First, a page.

Leading Voices Come to NOVA

CETL’s Spring Speaker Series:  Leading Voices Come to NOVA.  The Center for Excellence in Teaching and Learning (CETL) is very proud to present interactive workshops that will allow you to explore alternatives to the isolated, lecture-based classroom! Mark your calendars for one or more of the events.

Register at  http://www.nvcc.edu/cetl/training/

February  22 – Dr. Ken Bain, University of the District of Columbia
9:00 AM — What the Best College Teachers (And Students) Do|
12:30 PM – Fostering Deep Learning Workshop, limited to 30 participants
Waddell Theater on the Loudoun Campus, sponsored by the office of the Loudoun Provost

March 29th  – Dr. Ike Shibley, Penn State Berks
Rethinking Learning in an Information Age.
9 AM to Noon – talk and hands-on workshop in the CE Forum at Annandale

Knowledge may have once been housed primarily in universities but the advent of technology (starting with the printing press and advancing through the Khan Academy and MOOCs) has made knowledge widely available. Learning in the 21stCentury means more than being exposed to content: learning involves changing the way a person thinks. And learning can be facilitated effective deployment of technology…

The pedagogical notion that students construct knowledge aligns with what is currently known about the neurobiology of learning. In this workshop we will examine some of the technology that facilitates learning outside of class such as screencasting, online quizzes, collaborative online tools, multimedia activities, and technology for students to create new learning. We will also explore the types of active learning possible in the newly liberated face-to-face time such as clickers and white boards. If you are interested in exploring ways to help students learn more using technology then this workshop is for you!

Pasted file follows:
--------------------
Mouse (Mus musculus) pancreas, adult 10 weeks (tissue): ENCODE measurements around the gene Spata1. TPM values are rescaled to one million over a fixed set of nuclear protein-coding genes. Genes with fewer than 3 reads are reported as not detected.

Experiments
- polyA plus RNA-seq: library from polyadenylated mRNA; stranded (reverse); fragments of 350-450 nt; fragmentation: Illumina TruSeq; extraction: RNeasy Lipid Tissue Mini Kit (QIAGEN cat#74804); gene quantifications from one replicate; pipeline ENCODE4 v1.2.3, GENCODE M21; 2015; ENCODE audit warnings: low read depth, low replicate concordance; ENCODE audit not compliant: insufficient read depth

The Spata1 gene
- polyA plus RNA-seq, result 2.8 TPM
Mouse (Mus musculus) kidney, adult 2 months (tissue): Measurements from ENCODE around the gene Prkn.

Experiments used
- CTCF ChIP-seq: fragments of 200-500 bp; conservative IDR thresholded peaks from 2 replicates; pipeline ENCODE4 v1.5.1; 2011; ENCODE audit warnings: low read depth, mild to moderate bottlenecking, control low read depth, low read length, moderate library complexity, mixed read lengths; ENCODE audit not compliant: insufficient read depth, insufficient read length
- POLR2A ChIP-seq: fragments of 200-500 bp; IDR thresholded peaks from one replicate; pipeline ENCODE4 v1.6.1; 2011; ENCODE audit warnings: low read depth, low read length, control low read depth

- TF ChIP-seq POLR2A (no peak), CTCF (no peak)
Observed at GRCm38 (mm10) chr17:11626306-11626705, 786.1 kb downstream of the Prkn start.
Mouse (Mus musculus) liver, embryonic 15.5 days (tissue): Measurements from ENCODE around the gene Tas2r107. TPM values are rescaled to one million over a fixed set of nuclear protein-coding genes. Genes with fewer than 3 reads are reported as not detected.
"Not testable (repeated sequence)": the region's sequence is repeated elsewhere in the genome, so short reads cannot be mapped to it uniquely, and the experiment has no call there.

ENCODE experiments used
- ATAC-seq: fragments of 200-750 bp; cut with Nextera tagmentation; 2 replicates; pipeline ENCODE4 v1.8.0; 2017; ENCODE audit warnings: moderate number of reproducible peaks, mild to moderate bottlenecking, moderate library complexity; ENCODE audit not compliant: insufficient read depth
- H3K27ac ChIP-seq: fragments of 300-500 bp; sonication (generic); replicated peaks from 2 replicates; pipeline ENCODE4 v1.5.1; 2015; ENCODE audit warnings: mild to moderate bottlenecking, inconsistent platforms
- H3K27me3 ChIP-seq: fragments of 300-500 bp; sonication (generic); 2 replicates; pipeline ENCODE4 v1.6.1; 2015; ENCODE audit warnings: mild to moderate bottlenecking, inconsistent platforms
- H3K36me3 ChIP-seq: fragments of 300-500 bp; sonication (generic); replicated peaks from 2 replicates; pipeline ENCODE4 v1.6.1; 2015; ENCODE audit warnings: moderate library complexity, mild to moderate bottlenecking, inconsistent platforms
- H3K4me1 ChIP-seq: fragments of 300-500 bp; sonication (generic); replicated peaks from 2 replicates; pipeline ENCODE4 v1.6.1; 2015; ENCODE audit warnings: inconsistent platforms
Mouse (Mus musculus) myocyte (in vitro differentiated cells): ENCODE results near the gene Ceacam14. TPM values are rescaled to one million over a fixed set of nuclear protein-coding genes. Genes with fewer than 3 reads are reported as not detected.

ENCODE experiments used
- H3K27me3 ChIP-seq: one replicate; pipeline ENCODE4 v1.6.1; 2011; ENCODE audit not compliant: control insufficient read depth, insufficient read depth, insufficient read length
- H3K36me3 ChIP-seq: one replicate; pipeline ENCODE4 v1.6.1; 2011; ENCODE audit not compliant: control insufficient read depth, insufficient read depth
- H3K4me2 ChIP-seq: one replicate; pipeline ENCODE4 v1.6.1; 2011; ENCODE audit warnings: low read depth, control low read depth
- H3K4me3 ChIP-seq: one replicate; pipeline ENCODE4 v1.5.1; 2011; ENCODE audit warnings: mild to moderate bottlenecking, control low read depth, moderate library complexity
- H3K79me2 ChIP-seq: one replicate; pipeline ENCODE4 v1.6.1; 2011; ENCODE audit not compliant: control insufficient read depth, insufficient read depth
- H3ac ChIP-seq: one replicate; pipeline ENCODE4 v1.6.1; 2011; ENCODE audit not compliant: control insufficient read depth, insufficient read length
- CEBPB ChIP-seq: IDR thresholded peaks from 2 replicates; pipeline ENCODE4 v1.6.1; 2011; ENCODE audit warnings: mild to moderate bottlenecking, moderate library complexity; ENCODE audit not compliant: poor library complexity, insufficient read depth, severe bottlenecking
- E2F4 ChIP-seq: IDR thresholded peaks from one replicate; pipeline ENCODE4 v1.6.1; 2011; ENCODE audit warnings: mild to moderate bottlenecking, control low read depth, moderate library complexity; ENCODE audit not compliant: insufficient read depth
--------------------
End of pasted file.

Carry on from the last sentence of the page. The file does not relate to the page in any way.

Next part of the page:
After the workshop, participants will be able to:

  • — explain multiple types of technology being used in higher education
  • –reflect on their own teaching practices to identify better methods for helping students to learn
  • –explain the major types of design for college courses

April 19 – Dr. Robert Beichner, North Carolina State University

Learn about flipped classrooms — what do you actually do in these classrooms?
: The Student-Centered Active Learning Environment with Upside-down Pedagogies
9 AM to Noon – talk and hands-on workshop. Manassas Innovations Center

From Dr. Beichner’s web site:

Educational research indicates that students should collaborate on interesting tasks and be deeply involved with the material they are studying. We promote active learning in a redesigned classroom of 100 students or more. (Of course, smaller classes can also benefit.) We believe the SCALE-UP Project has the potential to radically change the way large classes are taught at colleges and universities. The social interactions between students and with their teachers appears to be the “active ingredient” that make the approach work. As more and more instruction is handled virtually via technology, the relationship-building capability of brick and mortar institutions becomes even more important. The pedagogical methods and classroom management techniques we design and disseminate are general enough to be used in a wide variety of classes at many different types of colleges.

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